Two in one
Electric and diesel muscle combine in hybrid systems that store energy, cut fuel usage and reduce operating costs. If you want to see the face of tomorrow’s powertrain, look at what’s on the road today.
In the near future, hybrid Class 8 trucks combining powerful motor-generators in the drivetrain and a new type of potent battery will make over-the-road trucks significantly more fuel-efficient than today’s models. The improved efficiency will emerge largely from the ability to store energy recovered during braking.
Fuel savings will come from generating power for in-cab hotel loads while the truck is running, or with the engine in an efficient, loaded, fast-idle operating mode, and storing it. This energy will provide the power needed to cool the cab and run onboard devices like refrigerators, televisions and microwaves via the batteries. The process will reduce the need for idling and its harsh effect on engine oil. More savings will accrue from lower maintenance costs because hybrid systems help in easing the workload of high-maintenance clutches and foundation brakes.
Hybridization is likely to be a big fuel saver in all applications except cross-country routes, where minimal braking is needed.
Hybrids so far retain the standard service brake system. The traditional air brakes are necessary both because the hybrid braking effect works only through the drive wheels and because, at least at this stage of development, electric motors can’t create the abrupt, powerful stopping force needed for hard braking.
A lot of hybrids are already out there. Kenworth makes T270 Class 6 and T370 Class 7 diesel-electric hybrid trucks for use in pickup and delivery, utility and service applications. The Kenworth hybrids feature a Paccar PX-6 engine, integral transmission-mounted motor-generator and frame-mounted 340-volt battery pack. Peterbilt and Freightliner make similar medium-duty hybrids. International is selling a medium-duty truck and school bus parallel hybrid system, says Darren Gosbee, director of hybrid powertrain strategy and execution.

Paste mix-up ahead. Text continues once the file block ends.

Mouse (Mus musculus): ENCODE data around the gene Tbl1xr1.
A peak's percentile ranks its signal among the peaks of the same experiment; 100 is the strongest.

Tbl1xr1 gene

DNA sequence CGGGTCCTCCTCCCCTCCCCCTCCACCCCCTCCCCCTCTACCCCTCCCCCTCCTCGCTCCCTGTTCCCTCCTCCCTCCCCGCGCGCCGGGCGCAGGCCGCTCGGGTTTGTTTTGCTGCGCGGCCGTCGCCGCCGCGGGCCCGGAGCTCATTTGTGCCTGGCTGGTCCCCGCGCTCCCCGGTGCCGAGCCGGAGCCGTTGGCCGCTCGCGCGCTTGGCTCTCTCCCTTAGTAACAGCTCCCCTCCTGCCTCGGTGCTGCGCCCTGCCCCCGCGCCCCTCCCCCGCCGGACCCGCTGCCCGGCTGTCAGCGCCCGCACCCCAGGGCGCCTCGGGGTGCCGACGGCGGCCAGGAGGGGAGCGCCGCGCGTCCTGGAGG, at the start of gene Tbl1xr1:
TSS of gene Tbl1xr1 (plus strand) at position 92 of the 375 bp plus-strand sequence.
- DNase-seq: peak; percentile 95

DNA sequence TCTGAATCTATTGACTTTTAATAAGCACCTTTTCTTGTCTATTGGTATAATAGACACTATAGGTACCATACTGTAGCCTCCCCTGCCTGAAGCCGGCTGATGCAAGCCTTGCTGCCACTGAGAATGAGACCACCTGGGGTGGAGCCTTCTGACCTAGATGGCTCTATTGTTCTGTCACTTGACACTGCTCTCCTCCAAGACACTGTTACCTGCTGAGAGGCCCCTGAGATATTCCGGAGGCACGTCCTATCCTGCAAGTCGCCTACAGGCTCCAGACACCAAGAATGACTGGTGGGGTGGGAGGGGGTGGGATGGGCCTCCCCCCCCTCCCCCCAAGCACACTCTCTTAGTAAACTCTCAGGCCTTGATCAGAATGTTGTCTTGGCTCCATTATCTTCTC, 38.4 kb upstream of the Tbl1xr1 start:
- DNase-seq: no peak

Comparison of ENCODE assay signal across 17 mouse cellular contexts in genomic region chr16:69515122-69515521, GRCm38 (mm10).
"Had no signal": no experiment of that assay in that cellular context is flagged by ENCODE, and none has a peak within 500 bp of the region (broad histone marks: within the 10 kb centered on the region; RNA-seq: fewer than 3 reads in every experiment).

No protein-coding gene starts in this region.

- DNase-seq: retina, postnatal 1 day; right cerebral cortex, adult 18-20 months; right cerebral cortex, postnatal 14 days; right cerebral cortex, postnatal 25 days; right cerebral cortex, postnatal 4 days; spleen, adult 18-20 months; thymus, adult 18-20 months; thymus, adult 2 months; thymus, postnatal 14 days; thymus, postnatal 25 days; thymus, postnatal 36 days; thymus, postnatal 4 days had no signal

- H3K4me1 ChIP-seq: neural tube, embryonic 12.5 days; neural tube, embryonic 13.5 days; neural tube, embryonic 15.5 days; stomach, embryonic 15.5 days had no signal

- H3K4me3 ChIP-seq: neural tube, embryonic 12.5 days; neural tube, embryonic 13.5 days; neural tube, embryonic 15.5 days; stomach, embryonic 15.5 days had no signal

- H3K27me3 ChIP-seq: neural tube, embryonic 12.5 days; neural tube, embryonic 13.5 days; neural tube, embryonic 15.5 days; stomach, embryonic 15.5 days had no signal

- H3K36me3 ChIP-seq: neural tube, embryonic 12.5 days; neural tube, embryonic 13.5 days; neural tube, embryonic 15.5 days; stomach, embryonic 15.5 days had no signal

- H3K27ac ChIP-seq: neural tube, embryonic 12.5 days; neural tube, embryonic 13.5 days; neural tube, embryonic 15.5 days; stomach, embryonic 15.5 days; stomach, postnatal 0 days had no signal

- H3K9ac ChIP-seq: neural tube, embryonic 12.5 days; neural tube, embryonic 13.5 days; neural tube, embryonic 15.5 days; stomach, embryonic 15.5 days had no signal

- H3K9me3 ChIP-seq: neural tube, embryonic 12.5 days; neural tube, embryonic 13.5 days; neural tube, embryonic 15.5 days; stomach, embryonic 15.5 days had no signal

Even smaller engines can be combined with hybrid technology for additional fuel savings, practical because of hybrid systems’ ability to add torque and horsepower for acceleration and hill climbing. Kenworth says its goal is to enhance fuel economy by up to 30 percent in pickup and delivery applications and up to 50 percent in utility and service operations.
Two components that make hybrids practical today are direct-drive motor-generators and lithium-ion batteries. The motor generators are high-voltage alternating current devices with liquid cooling. AC motors are more efficient and powerful than the direct current motors used in starters. Liquid cooling allows a smaller, more compact and, therefore, more efficient device with shorter current paths.
Gosbee says medium-duty hybrids run at 300 to 350 volts, but may be introduced at up to 600 volts if the safety issues can be handled. That’s the same operating voltage estimated by Sharon Gunn, chief product manager of hybrid technology for Mack and Volvo, at the June Hybrid on the Hill event in Washington, D.C., organized to clue Congress into the technology’s value. Higher voltage means greater efficiency and increased power.
Bill Conn, Peterbilt’s manager of advanced concepts, says the truck maker will use the Eaton Corp. system that offers 310 lb.-ft. of torque and 60 hp from the electric motor. While that may not sound like much torque, Conn says, “With an electric motor, you get all this torque at zero rpm. Because of that fact, you can easily move an 80,000-pound vehicle with the motor.” This is true when the motor is driving through a 10-speed transmission used in Peterbilt hybrid prototypes.
Lithium-ion batteries are another key component. Gosbee says, “Hybrid energy is about recovering as much energy as possible and re-using it. Recovery is a significant way to save energy. But batteries will need to get smaller and lighter to store enough of this energy.”